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Creating a community

October 30, 2000

The high concentration of people and the number of aging buildings in

the area have generated deterioration, said Jess Duran, assistant

director of the city's Community Development and Housing Department.

"Southern Glendale has neighborhoods that need revitalization, that

need extra attention in order to arrest continued decline," he said.

'MONEY STARTED COMING OUT OF THE CRACKS'

Observers say the area sparked extra attention from city officials

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beginning in the mid-1990s.

"The money started to come out of the cracks and into south Glendale,"

Cianfrini said.

In the past four years, city officials and others have made

significant efforts to improve the area for business owners and

residents.

Projects such as the Glendale Galleria attracted much of the city's

focus to the downtown area in the 1970s and '80s, but officials

eventually shifted some of their attention to other areas.

"While the Galleria continued to do well, the rest of the retail

market was struggling," states the Greater Downtown Strategic Plan,

developed in 1996. "The surrounding neighborhoods were experiencing

problems. The impact of the unprecedented building boom of the 1980s was

being felt. These dramatic changes resulted in a strong sense of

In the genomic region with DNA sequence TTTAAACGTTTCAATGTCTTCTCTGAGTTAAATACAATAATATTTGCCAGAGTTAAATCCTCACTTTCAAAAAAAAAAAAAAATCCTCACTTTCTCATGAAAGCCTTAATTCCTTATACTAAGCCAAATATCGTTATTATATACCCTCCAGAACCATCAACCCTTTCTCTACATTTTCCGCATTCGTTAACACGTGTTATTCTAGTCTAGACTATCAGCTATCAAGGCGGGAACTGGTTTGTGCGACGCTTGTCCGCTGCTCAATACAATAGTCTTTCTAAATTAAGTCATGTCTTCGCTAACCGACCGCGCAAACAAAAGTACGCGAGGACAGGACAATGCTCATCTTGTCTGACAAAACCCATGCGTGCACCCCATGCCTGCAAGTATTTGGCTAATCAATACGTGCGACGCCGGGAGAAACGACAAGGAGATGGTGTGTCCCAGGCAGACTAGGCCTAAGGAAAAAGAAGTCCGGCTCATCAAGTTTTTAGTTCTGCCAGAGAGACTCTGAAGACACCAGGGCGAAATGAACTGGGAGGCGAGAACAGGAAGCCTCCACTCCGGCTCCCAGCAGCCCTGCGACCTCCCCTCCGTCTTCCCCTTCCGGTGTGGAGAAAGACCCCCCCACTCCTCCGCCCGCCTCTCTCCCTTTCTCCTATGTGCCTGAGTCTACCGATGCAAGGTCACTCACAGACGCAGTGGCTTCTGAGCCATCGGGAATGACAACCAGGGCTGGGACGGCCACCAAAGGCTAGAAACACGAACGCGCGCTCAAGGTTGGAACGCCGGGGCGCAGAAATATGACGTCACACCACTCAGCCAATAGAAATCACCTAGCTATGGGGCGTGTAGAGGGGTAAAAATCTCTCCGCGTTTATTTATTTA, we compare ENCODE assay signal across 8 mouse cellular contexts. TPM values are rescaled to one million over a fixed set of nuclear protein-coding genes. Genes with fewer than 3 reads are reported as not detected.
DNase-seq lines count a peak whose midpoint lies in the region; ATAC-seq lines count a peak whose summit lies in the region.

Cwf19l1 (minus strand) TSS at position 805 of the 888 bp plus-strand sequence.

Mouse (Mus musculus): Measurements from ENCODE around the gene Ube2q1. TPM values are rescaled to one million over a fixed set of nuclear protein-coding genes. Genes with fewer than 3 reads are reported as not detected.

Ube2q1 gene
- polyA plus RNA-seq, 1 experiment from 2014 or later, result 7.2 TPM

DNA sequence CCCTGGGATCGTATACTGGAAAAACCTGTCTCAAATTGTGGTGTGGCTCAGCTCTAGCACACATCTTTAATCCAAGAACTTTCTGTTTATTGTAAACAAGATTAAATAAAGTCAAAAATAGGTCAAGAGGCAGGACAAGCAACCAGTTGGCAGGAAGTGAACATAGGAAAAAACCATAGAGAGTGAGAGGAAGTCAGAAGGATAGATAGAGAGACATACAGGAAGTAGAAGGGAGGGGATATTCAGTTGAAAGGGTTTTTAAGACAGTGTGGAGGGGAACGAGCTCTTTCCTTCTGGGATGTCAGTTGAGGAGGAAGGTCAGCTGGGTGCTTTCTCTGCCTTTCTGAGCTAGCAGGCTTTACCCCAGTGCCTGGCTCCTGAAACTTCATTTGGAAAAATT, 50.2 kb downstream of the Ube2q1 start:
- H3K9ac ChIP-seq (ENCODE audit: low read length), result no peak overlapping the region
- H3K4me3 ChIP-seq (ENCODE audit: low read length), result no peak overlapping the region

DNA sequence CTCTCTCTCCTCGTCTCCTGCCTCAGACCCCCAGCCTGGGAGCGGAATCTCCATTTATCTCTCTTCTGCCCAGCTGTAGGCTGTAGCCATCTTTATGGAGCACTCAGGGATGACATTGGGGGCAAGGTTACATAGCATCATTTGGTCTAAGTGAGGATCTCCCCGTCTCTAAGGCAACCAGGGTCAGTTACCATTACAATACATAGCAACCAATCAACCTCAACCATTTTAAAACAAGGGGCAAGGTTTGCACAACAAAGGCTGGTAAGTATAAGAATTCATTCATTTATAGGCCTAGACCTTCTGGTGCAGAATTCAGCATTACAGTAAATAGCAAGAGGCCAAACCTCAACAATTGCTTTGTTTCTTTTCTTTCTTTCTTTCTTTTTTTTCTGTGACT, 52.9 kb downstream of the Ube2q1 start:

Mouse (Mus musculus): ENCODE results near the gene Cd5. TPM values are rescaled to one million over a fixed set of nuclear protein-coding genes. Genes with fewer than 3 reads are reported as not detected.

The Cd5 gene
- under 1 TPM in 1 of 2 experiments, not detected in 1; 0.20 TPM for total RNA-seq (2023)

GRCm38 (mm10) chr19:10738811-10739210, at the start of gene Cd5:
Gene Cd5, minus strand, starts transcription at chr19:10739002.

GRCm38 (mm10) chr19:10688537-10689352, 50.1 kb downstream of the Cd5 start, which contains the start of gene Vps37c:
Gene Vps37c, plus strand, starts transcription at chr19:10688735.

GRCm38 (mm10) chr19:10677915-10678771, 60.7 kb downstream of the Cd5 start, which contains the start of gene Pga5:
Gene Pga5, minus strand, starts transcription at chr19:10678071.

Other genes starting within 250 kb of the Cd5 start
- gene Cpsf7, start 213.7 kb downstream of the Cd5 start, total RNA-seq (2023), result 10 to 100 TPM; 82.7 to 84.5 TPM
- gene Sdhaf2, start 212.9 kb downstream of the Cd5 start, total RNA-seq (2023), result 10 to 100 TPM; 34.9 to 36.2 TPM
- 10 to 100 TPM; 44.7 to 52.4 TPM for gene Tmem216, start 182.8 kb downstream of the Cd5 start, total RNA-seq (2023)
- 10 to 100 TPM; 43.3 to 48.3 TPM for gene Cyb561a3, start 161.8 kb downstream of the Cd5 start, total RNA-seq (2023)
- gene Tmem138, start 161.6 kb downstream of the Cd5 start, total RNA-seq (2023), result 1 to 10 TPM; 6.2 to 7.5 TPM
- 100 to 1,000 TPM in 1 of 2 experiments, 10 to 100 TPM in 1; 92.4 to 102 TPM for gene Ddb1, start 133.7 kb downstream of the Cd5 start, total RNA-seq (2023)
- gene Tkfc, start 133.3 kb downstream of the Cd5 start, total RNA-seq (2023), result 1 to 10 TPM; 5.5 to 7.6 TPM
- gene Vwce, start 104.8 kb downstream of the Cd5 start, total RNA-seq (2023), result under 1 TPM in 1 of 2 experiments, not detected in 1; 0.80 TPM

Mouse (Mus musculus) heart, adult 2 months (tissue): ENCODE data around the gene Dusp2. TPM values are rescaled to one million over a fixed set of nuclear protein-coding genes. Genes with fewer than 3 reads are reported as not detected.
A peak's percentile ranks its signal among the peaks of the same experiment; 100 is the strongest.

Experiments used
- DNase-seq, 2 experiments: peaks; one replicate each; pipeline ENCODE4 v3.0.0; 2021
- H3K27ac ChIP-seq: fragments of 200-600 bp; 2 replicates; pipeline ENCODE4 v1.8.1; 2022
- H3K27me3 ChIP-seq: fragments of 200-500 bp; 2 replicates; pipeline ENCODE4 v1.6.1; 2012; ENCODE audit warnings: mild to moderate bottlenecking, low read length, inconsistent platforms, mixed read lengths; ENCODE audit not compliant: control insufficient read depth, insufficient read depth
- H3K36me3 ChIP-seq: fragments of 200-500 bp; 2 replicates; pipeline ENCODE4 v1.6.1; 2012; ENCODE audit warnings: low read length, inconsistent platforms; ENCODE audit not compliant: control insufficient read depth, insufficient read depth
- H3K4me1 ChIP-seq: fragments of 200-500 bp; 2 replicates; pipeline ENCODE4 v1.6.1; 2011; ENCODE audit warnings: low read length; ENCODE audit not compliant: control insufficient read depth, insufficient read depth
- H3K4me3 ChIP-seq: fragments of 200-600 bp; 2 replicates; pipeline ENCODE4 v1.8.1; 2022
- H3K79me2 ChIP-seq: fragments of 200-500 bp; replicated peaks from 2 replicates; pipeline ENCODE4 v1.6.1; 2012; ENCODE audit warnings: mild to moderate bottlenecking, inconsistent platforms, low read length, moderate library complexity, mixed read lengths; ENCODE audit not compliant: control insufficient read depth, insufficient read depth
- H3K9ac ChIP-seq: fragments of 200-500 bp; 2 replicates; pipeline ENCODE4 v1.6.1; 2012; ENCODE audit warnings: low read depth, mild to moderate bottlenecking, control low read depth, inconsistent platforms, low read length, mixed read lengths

frustration concerning the quality of life in the neighborhoods."

A COMMERCIAL ENDEAVOR

A year later, the city looked beyond the Greater Downtown area and

began work on a revitalization of the Adams Square commercial district,

which houses about 40 shops and other businesses in southern Glendale.

City officials, working in conjunction with local business owners and

residents, have developed a two-part improvement plan for Adams Square,

which begins at Chevy Chase and Acacia Avenue and winds south along the

boulevard to Adams Street and Palmer Avenue.

Street lights were installed along Acacia in 1999 and the Adams Square

Merchants Assn. formed in March.

Hoping to enhance the appearance of the district, where many of the

storefronts are in need of repair, a facade improvement grant program was

developed through which merchants could apply for up to $10,000 for

repair costs.

"The buildings are old and, maybe, to keep rents reasonable, property

owners aren't likely to spend money on them," Duran said.

Cianfrini, who runs Crysti Cleaners on Adams Street and heads the

merchants' association, compared the rundown area to a "derelict ship."

But he has high hopes for the facade program. Its first six projects

could begin within one or two months, and other improvements are planned.

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